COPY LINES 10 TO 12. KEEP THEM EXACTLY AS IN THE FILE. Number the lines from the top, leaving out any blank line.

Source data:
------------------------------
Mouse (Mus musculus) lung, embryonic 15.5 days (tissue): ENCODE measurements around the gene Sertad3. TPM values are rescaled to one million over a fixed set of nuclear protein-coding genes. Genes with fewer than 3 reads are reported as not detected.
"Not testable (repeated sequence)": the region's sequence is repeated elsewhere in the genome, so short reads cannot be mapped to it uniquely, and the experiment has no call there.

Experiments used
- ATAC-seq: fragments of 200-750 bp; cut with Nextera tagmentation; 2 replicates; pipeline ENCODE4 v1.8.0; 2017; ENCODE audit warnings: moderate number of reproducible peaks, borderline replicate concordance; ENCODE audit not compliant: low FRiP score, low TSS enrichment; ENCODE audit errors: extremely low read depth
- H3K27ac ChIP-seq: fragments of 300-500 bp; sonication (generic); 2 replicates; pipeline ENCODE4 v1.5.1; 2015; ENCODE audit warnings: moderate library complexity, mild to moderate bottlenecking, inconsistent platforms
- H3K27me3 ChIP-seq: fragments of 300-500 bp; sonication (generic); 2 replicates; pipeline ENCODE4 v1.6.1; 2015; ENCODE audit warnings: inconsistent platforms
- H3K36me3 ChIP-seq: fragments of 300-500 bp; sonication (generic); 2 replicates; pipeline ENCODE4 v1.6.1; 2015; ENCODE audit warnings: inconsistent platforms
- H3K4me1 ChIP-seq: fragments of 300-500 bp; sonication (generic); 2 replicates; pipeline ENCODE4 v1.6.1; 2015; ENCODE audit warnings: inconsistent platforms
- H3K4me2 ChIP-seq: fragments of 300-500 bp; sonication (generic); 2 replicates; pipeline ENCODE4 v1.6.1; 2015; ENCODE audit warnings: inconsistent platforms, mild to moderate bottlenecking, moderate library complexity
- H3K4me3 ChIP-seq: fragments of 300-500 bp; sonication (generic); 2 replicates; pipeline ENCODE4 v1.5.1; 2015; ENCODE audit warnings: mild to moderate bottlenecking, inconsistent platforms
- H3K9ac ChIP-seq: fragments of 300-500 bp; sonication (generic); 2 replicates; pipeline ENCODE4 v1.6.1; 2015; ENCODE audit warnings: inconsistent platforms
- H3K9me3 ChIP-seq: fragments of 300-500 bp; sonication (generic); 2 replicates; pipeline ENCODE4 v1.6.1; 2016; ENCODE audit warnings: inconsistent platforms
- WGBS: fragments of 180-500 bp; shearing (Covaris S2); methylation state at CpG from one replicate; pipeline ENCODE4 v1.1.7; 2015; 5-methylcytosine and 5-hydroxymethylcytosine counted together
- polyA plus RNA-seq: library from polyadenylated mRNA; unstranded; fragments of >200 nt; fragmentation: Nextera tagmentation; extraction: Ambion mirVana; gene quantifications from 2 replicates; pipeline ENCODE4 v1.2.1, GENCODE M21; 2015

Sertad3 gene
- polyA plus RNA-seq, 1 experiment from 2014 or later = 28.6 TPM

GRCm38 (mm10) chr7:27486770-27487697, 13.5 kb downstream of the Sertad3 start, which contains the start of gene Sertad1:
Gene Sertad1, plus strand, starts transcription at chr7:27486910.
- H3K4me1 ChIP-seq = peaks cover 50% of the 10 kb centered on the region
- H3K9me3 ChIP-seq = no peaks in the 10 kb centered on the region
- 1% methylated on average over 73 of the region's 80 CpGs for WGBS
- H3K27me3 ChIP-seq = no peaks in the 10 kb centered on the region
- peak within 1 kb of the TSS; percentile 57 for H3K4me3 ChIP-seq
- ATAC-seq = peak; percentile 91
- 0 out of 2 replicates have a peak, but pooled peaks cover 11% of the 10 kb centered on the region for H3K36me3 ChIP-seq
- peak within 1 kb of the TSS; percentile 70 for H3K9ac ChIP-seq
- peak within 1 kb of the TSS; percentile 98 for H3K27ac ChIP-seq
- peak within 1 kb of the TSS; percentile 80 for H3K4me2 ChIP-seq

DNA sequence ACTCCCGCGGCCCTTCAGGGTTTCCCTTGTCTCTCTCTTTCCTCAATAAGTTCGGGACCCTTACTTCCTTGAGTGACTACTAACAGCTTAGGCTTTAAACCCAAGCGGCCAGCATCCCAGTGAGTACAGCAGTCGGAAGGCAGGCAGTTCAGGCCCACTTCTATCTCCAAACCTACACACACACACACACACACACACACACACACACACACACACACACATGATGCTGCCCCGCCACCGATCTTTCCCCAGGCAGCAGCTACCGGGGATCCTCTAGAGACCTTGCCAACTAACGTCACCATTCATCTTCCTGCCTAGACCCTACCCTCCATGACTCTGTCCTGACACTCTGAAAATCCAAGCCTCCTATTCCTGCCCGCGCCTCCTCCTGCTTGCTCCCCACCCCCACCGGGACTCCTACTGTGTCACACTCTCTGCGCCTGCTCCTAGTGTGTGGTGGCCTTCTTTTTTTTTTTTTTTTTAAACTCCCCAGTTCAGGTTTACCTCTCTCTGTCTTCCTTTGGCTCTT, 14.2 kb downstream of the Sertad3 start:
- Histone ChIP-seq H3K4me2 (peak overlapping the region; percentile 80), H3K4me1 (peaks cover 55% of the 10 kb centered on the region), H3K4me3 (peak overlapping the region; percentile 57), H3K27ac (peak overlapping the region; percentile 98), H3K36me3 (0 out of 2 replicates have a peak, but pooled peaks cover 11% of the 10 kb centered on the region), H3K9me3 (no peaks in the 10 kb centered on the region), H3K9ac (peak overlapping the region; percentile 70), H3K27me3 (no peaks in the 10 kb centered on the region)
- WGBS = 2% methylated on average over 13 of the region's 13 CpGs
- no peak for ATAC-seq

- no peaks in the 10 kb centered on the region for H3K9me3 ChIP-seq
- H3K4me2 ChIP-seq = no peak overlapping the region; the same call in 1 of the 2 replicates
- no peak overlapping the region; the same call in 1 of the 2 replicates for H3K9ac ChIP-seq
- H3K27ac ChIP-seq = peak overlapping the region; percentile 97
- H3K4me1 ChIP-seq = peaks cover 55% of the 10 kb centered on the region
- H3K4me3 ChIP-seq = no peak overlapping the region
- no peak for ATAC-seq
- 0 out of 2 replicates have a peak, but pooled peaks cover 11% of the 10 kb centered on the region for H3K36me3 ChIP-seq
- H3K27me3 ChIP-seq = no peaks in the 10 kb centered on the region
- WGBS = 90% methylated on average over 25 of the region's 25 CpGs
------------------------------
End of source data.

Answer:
- H3K4me3 ChIP-seq: fragments of 300-500 bp; sonication (generic); 2 replicates; pipeline ENCODE4 v1.5.1; 2015; ENCODE audit warnings: mild to moderate bottlenecking, inconsistent platforms
- H3K9ac ChIP-seq: fragments of 300-500 bp; sonication (generic); 2 replicates; pipeline ENCODE4 v1.6.1; 2015; ENCODE audit warnings: inconsistent platforms
- H3K9me3 ChIP-seq: fragments of 300-500 bp; sonication (generic); 2 replicates; pipeline ENCODE4 v1.6.1; 2016; ENCODE audit warnings: inconsistent platforms